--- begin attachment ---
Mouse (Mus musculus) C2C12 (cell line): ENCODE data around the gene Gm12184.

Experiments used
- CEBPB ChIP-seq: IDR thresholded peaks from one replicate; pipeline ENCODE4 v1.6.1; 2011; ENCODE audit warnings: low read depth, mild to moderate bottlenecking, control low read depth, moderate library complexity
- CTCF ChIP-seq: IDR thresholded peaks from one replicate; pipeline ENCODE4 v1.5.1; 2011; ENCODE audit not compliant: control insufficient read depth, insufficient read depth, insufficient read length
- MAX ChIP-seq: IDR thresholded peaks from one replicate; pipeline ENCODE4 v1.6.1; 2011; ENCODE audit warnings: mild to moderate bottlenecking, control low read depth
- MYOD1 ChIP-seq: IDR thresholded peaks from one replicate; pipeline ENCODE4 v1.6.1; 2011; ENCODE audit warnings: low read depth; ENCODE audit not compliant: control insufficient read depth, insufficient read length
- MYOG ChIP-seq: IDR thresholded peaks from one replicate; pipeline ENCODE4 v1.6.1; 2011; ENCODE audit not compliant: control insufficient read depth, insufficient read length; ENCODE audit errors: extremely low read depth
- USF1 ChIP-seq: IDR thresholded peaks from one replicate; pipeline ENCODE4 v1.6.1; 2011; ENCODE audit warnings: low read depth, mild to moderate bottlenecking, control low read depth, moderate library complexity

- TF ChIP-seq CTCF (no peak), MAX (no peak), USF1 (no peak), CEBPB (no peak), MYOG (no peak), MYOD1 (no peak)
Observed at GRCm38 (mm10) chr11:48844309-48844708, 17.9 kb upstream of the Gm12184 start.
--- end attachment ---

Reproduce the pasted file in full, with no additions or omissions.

Mouse (Mus musculus) C2C12 (cell line): ENCODE data around the gene Gm12184.

Experiments used
- CEBPB ChIP-seq: IDR thresholded peaks from one replicate; pipeline ENCODE4 v1.6.1; 2011; ENCODE audit warnings: low read depth, mild to moderate bottlenecking, control low read depth, moderate library complexity
- CTCF ChIP-seq: IDR thresholded peaks from one replicate; pipeline ENCODE4 v1.5.1; 2011; ENCODE audit not compliant: control insufficient read depth, insufficient read depth, insufficient read length
- MAX ChIP-seq: IDR thresholded peaks from one replicate; pipeline ENCODE4 v1.6.1; 2011; ENCODE audit warnings: mild to moderate bottlenecking, control low read depth
- MYOD1 ChIP-seq: IDR thresholded peaks from one replicate; pipeline ENCODE4 v1.6.1; 2011; ENCODE audit warnings: low read depth; ENCODE audit not compliant: control insufficient read depth, insufficient read length
- MYOG ChIP-seq: IDR thresholded peaks from one replicate; pipeline ENCODE4 v1.6.1; 2011; ENCODE audit not compliant: control insufficient read depth, insufficient read length; ENCODE audit errors: extremely low read depth
- USF1 ChIP-seq: IDR thresholded peaks from one replicate; pipeline ENCODE4 v1.6.1; 2011; ENCODE audit warnings: low read depth, mild to moderate bottlenecking, control low read depth, moderate library complexity

- TF ChIP-seq CTCF (no peak), MAX (no peak), USF1 (no peak), CEBPB (no peak), MYOG (no peak), MYOD1 (no peak)
Observed at GRCm38 (mm10) chr11:48844309-48844708, 17.9 kb upstream of the Gm12184 start.